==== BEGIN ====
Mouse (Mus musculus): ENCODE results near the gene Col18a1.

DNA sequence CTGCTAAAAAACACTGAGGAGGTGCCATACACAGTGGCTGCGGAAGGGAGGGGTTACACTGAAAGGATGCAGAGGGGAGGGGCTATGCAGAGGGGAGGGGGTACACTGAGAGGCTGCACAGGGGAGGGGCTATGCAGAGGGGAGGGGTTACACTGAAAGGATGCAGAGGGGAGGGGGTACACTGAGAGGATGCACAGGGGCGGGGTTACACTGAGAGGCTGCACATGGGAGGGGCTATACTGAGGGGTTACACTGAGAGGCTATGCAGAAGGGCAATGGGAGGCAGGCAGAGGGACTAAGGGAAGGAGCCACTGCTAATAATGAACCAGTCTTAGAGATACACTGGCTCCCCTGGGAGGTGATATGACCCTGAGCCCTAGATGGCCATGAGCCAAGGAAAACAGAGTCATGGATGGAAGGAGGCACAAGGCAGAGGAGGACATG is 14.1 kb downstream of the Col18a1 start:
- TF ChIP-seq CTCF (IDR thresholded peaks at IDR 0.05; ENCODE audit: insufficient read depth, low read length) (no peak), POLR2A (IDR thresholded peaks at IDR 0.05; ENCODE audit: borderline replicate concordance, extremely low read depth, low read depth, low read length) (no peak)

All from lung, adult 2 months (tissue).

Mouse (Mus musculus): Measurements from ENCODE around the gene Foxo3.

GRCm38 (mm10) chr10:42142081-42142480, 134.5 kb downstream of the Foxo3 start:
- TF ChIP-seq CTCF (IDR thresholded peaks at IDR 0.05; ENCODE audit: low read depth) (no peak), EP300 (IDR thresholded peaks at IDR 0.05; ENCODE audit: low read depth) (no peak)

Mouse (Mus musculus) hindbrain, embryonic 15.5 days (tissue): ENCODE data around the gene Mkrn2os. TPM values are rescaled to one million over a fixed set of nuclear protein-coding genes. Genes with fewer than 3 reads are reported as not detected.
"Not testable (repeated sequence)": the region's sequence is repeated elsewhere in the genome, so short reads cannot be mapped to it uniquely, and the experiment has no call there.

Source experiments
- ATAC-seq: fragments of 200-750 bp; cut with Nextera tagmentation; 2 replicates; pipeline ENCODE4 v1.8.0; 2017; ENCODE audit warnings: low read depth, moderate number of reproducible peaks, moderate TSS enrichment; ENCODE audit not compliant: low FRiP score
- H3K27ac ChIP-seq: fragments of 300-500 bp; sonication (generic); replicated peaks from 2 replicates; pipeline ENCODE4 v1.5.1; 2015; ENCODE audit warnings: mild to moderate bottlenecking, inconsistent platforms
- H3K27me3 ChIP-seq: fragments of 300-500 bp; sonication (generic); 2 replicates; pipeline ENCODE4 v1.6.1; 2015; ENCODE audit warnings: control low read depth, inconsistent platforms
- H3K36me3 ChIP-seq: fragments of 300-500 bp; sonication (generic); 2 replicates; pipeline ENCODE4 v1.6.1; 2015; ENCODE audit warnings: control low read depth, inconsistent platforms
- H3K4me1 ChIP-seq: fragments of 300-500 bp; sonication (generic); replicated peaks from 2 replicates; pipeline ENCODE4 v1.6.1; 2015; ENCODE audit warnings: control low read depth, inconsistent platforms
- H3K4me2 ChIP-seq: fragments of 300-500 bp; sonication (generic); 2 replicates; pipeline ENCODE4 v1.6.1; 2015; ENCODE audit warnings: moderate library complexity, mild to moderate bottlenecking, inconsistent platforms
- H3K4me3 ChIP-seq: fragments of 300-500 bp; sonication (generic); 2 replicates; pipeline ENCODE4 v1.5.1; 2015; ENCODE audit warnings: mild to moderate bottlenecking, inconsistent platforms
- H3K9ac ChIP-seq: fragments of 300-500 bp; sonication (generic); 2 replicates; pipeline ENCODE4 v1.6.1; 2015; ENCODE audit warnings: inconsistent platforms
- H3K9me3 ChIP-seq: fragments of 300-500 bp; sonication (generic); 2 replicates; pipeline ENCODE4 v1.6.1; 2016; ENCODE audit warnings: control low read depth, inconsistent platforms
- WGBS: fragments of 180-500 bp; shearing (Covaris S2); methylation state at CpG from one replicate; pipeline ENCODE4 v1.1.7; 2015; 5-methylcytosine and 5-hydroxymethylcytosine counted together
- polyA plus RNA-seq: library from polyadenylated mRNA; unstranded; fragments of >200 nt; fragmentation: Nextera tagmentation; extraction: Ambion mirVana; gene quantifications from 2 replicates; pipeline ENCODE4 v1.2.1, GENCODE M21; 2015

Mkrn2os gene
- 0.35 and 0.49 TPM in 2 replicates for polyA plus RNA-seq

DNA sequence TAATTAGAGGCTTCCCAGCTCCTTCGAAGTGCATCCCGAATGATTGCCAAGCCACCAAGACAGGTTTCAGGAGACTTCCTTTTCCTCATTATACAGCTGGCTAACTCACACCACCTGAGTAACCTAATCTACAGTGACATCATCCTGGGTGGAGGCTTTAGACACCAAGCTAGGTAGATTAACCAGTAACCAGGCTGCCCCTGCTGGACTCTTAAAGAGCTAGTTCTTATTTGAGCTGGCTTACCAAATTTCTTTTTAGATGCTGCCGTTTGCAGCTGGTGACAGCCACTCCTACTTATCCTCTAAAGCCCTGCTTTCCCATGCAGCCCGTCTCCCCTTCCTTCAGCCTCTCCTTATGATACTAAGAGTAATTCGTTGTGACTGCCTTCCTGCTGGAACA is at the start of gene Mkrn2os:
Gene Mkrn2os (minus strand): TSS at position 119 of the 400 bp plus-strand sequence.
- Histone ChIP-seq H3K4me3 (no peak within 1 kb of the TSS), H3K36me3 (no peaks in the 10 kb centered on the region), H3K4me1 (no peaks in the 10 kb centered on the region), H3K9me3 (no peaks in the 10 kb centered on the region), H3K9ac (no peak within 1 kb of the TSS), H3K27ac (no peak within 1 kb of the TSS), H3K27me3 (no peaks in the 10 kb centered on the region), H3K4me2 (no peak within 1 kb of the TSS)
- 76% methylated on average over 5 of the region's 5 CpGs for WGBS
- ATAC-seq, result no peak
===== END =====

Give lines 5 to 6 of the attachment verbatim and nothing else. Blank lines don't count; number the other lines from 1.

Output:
Mouse (Mus musculus): Measurements from ENCODE around the gene Foxo3.

GRCm38 (mm10) chr10:42142081-42142480, 134.5 kb downstream of the Foxo3 start: